Besetting sin is the master of sins that assails a person, a group of people, an establishment, or a nation, and hems in a person’s life. It is a force of sin that surrounds a person’s life and is constantly present to attack a believer. This sin is often placed upon a person to destroy him or her.
A besetting sin follows and observes a person’s life to the end if it is not dealt with. It is a habitual sin, one which you may have been struggling with for a while, that attacks the heart at the slightest opportunity. It is a force from the satanic kingdom fixed by satanic authority on a special appointment to destroy your life, often resisting change.
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Defiance of God’s righteousness and opposing righteous living are also little fractions of what besetting sin stands for. It is also foundational while being the greatest and most stubborn bewitchment against humankind.
“For we know that the law is spiritual: but I am carnal, sold under sin. For that which I do I allow not: for what I would, that do I not; but what I hate, that do I. If then I do that which I would not, I consent unto the law that it is good. Now then, it is no more I that do it, but sin that dwelleth in me. For I know that in me (that is, in my flesh,) dwelleth no good thing: for to will is present with me; but how to perform that which is good I find not. For the good that I would I do not: but the evil, which I would not, that I do. Now if I do that I would not, it is no more I that do it, but sin that dwelleth in me. I find then a law, that, when I would do good, evil is present with me. For I delight in the law of God after the inward man: But I see another law in my members, warring against the law of my mind, and bringing me into captivity to the law of sin which is in my members. O wretched man that I am! who shall deliver me from the body of this death?”Romans 7:14-24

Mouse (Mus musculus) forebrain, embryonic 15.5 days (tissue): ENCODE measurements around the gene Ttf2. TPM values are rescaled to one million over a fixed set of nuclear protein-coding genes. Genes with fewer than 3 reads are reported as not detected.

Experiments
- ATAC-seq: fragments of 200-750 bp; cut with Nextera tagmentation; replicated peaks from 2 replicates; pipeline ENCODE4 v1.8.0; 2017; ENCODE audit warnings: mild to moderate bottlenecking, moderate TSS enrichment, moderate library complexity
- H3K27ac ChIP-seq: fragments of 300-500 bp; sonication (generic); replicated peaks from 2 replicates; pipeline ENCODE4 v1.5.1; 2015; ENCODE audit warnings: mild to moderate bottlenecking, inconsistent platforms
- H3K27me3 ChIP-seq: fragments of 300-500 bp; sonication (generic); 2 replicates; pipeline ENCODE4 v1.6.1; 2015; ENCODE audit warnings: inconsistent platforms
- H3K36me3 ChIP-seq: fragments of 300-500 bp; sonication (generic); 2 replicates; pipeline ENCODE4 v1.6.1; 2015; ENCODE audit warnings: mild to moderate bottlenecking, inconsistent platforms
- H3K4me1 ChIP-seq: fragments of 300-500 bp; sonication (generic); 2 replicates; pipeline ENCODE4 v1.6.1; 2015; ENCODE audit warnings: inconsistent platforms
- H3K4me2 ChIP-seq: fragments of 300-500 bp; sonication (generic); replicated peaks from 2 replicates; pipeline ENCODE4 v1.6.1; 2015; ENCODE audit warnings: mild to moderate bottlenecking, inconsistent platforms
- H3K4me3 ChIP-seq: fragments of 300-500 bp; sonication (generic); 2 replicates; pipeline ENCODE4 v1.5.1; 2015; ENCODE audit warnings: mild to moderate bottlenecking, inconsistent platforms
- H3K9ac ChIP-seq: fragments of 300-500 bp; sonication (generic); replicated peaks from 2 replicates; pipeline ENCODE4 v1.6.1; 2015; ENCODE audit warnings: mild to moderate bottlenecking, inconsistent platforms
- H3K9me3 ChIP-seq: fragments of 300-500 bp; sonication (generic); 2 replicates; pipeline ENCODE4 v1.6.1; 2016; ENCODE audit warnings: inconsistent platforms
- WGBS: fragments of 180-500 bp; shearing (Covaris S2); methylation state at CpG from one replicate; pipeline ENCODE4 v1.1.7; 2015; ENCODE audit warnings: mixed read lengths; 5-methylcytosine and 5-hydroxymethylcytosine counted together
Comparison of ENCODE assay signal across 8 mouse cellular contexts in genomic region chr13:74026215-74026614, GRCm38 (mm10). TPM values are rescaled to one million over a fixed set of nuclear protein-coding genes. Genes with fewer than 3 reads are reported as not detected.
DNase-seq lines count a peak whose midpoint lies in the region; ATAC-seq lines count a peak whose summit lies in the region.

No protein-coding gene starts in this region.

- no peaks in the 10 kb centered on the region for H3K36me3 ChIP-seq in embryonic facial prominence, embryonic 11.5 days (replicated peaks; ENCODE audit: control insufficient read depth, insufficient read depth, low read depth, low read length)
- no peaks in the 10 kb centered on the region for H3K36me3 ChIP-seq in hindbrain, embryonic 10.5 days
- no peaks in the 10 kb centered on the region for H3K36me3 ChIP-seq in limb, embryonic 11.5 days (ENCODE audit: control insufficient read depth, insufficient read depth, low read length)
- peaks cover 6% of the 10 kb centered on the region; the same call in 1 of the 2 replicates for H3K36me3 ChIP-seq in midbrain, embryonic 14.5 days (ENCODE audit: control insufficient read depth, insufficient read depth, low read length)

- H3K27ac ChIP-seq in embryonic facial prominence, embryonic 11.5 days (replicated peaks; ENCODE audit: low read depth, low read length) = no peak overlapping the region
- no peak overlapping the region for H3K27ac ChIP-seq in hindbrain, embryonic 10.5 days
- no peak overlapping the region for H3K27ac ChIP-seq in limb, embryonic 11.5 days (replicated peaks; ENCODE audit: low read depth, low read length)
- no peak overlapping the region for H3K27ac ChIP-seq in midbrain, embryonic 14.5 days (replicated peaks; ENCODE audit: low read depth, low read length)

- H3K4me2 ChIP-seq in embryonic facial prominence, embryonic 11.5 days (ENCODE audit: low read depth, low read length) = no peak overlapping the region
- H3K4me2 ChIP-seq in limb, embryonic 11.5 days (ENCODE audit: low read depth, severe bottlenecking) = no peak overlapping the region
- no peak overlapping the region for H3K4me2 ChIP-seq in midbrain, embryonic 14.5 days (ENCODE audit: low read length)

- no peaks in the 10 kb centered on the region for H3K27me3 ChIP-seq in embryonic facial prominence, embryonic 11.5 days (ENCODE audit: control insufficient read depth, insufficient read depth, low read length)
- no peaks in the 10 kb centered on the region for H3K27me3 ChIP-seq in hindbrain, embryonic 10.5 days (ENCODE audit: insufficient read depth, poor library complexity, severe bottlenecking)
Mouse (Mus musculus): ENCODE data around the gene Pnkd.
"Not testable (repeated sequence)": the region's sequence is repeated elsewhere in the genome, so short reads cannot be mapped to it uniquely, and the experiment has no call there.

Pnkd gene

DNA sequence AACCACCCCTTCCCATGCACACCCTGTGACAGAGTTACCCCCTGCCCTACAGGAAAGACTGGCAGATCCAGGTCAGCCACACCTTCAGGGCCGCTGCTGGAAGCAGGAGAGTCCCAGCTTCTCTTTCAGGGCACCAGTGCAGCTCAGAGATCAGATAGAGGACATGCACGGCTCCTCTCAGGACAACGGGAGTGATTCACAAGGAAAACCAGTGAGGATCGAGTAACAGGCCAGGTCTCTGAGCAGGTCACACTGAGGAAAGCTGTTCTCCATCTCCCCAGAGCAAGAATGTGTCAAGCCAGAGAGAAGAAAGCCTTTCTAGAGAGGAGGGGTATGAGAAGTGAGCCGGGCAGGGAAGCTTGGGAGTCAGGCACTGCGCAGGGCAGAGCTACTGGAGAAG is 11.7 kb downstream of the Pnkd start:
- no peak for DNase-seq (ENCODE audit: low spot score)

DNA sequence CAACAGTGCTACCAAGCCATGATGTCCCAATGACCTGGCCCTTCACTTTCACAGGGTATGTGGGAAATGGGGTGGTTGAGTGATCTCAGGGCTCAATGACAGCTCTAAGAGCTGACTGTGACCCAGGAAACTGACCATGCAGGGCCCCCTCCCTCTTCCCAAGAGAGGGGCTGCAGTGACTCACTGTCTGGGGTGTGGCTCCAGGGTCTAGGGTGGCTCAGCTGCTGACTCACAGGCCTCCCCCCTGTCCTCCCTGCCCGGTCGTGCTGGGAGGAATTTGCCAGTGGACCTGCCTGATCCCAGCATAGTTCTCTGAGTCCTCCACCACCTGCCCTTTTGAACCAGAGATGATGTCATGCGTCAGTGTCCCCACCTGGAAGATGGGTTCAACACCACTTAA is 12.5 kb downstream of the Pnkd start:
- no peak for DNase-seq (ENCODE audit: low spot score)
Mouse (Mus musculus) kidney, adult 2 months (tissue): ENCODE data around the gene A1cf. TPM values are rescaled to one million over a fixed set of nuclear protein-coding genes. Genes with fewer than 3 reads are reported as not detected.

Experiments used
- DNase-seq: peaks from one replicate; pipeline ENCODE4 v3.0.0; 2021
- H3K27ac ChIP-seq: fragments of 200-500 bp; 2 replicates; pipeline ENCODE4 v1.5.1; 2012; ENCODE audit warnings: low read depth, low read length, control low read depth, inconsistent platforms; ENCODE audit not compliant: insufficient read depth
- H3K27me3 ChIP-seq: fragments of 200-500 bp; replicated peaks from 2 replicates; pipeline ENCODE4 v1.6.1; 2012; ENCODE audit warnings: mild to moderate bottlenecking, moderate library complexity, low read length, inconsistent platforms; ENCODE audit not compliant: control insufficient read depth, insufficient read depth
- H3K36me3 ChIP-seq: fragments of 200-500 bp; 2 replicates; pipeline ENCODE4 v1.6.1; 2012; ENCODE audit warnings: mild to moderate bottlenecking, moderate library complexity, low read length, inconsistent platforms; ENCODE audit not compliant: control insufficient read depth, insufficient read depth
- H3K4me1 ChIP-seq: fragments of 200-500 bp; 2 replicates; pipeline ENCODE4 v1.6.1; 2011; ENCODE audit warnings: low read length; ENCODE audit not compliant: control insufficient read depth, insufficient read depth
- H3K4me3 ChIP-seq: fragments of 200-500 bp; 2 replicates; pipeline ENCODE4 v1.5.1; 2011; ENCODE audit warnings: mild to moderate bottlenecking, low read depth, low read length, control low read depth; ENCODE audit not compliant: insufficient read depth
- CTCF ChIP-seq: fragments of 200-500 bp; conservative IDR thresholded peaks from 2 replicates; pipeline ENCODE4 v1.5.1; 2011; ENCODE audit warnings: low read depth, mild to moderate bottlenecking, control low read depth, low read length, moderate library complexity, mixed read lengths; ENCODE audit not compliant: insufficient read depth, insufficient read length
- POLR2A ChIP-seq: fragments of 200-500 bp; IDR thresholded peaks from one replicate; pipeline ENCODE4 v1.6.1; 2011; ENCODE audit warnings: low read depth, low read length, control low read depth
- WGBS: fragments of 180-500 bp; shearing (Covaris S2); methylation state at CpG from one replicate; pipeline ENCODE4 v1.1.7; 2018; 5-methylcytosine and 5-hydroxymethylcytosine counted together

The following are some examples of besetting sin with characters and scriptures in the Bible.
In the days of Abraham, the besetting sin fought and defeated him when he went outside the will of God to live in Egypt (Genesis 12:10-16). The same sin was later manifested in the life of his covenant son, Isaac (Genesis 26:7).
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David dabbled in immorality in his spare time, and even after he had been purged of this sin, it somehow managed to find its way into the lives of his son. (2 Samuel 11:1-27, 12:1-12) Confession of sin is good; however, it is preferable to avoid sin than to dabble in it and later confess it (2 Samuel 12: 13-23; 18:1-7, 29-33; 19:1-4; 1 Kings 2: 5-11; 11: 1-43; 12: 1-33; Psalm 127).
They were two young men, Simeon and Levi, who laid the foundation of anger in their lives when they allowed it to consume them, and it eventually followed them and their lineage (Genesis 34: 25-31; Exodus 32: 25-29; Deuteronomy 33:8-11; Numbers 25: 14; 16: 1-3, 15, 31-33).